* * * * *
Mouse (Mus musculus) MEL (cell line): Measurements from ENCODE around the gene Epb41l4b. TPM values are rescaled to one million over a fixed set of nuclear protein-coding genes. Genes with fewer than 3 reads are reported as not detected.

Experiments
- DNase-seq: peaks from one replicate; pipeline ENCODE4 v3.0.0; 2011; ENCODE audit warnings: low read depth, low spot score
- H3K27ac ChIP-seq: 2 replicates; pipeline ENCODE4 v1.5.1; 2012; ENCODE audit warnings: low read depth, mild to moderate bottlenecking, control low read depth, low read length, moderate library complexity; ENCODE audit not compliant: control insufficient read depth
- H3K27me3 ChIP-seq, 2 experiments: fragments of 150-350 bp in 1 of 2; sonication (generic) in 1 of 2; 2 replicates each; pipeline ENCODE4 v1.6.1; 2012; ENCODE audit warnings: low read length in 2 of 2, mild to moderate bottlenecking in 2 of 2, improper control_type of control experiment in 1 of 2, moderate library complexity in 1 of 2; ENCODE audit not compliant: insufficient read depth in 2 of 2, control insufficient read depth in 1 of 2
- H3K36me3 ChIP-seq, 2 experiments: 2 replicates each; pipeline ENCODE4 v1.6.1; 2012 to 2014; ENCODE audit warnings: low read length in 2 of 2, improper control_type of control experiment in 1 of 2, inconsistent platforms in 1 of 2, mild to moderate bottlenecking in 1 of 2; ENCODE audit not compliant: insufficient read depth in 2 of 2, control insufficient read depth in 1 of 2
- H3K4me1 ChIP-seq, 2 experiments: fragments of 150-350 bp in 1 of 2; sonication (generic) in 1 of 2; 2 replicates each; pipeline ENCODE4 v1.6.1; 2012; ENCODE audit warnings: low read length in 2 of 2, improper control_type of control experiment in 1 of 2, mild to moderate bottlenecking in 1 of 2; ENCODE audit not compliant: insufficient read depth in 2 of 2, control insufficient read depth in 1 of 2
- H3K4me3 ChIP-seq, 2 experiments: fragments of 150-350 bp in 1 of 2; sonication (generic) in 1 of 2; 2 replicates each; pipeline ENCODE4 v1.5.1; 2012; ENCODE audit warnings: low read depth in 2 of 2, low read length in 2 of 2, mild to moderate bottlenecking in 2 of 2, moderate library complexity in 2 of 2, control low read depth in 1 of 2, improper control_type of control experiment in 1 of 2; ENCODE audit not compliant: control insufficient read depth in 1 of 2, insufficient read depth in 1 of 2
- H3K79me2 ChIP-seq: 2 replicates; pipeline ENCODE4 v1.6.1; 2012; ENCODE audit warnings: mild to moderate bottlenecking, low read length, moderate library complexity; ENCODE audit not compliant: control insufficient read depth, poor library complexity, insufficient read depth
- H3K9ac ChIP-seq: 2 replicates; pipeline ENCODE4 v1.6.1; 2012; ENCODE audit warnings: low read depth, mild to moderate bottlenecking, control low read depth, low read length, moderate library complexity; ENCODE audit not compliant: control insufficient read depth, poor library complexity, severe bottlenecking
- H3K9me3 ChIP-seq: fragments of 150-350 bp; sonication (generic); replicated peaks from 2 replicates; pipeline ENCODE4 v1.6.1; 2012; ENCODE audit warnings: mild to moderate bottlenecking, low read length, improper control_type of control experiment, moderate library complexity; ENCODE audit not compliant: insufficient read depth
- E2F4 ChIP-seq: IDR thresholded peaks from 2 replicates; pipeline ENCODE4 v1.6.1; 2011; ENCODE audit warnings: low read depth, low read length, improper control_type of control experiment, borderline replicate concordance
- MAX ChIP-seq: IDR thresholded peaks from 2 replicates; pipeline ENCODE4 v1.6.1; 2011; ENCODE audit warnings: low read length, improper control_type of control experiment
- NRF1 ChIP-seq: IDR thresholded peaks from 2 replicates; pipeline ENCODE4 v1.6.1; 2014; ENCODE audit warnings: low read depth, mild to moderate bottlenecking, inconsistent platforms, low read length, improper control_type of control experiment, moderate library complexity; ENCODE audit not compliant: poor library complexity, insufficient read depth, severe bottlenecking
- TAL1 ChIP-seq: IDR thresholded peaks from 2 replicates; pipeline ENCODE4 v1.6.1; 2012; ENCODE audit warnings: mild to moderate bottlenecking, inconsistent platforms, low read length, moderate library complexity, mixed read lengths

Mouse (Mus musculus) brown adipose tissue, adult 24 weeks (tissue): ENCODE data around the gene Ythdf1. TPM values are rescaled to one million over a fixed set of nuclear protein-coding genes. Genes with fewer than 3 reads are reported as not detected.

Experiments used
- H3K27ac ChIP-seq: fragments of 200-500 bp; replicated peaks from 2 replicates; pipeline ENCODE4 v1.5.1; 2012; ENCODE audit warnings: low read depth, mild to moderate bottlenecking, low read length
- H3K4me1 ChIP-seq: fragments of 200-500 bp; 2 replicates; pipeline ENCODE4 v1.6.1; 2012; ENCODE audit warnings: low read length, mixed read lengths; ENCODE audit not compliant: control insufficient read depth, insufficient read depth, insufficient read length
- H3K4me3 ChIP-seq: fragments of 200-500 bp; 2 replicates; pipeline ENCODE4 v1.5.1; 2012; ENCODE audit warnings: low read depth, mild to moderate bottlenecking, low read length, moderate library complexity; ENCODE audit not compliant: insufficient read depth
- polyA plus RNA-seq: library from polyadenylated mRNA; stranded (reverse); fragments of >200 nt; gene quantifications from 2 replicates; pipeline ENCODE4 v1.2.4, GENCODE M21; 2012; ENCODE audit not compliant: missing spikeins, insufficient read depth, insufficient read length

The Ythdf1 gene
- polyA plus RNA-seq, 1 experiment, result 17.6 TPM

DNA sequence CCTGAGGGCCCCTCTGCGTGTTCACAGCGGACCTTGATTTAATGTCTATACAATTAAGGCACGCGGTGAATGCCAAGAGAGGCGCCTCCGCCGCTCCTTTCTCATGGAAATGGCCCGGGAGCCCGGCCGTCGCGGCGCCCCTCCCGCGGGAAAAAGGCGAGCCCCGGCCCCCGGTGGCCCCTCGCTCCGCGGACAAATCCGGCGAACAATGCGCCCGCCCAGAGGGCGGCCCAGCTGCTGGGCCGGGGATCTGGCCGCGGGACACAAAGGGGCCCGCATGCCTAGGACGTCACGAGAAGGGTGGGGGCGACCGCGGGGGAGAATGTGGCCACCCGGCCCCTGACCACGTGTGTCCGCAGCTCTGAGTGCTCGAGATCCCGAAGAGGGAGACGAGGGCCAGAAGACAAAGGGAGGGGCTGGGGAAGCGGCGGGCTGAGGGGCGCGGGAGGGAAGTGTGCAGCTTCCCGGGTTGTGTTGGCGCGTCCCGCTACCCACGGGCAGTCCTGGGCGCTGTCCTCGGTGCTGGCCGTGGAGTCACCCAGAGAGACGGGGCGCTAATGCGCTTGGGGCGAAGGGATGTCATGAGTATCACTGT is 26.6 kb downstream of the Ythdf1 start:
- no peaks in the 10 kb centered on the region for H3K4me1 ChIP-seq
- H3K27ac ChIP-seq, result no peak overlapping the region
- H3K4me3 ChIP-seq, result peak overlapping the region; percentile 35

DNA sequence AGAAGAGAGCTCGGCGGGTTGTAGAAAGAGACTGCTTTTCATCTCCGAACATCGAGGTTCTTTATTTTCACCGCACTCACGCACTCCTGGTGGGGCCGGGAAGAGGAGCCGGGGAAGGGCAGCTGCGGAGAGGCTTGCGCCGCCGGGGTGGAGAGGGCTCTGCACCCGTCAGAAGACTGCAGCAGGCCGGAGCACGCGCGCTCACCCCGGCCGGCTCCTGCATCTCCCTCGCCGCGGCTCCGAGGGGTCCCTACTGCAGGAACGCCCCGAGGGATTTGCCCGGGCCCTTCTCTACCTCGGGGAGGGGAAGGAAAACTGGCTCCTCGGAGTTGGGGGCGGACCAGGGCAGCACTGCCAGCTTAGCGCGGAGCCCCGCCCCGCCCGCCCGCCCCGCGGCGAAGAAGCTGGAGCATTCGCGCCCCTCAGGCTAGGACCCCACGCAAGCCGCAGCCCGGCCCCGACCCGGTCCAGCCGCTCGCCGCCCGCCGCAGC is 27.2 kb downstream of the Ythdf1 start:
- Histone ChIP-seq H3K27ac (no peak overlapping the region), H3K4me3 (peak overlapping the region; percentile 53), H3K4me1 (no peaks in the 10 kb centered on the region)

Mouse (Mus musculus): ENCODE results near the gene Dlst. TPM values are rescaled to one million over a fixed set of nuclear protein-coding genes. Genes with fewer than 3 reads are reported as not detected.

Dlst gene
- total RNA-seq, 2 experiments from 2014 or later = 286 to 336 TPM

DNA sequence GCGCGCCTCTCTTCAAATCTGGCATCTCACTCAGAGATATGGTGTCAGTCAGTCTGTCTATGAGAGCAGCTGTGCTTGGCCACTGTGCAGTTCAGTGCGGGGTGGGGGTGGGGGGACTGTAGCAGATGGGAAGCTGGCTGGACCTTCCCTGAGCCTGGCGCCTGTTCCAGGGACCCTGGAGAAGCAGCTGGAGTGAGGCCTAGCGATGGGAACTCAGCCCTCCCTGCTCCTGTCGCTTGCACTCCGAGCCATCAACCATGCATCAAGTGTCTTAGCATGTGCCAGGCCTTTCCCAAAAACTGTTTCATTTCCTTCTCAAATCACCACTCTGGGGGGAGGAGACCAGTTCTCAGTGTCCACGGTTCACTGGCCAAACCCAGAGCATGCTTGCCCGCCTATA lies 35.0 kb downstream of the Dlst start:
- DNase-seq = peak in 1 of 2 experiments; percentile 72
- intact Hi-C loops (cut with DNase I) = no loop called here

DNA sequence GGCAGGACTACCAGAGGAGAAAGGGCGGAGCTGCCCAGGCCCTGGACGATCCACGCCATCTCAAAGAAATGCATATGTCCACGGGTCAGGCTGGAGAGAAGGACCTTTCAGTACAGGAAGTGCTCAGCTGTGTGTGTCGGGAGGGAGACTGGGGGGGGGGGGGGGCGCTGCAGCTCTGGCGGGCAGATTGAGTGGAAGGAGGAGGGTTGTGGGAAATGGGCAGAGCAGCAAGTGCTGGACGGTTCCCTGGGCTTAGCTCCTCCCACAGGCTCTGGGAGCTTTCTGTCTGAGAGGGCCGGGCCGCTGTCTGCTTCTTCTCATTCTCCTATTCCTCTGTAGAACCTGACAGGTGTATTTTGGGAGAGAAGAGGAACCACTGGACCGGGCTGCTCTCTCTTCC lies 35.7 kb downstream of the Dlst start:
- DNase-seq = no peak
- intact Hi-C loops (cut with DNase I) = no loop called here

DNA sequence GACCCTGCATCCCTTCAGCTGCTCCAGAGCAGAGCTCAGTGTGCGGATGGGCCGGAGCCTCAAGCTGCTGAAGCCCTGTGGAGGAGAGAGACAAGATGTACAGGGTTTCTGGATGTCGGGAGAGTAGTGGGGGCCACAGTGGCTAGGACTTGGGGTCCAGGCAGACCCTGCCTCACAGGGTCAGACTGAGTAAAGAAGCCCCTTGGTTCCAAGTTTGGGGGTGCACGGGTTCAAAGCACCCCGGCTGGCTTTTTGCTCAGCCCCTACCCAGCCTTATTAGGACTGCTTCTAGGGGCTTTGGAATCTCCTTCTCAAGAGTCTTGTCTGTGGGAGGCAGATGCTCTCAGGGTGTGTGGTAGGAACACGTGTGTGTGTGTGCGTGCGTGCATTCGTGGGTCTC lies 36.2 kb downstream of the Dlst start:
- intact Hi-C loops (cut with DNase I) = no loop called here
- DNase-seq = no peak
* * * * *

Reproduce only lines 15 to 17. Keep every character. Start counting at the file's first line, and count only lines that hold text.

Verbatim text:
- TAL1 ChIP-seq: IDR thresholded peaks from 2 replicates; pipeline ENCODE4 v1.6.1; 2012; ENCODE audit warnings: mild to moderate bottlenecking, inconsistent platforms, low read length, moderate library complexity, mixed read lengths

Mouse (Mus musculus) brown adipose tissue, adult 24 weeks (tissue): ENCODE data around the gene Ythdf1. TPM values are rescaled to one million over a fixed set of nuclear protein-coding genes. Genes with fewer than 3 reads are reported as not detected.

Experiments used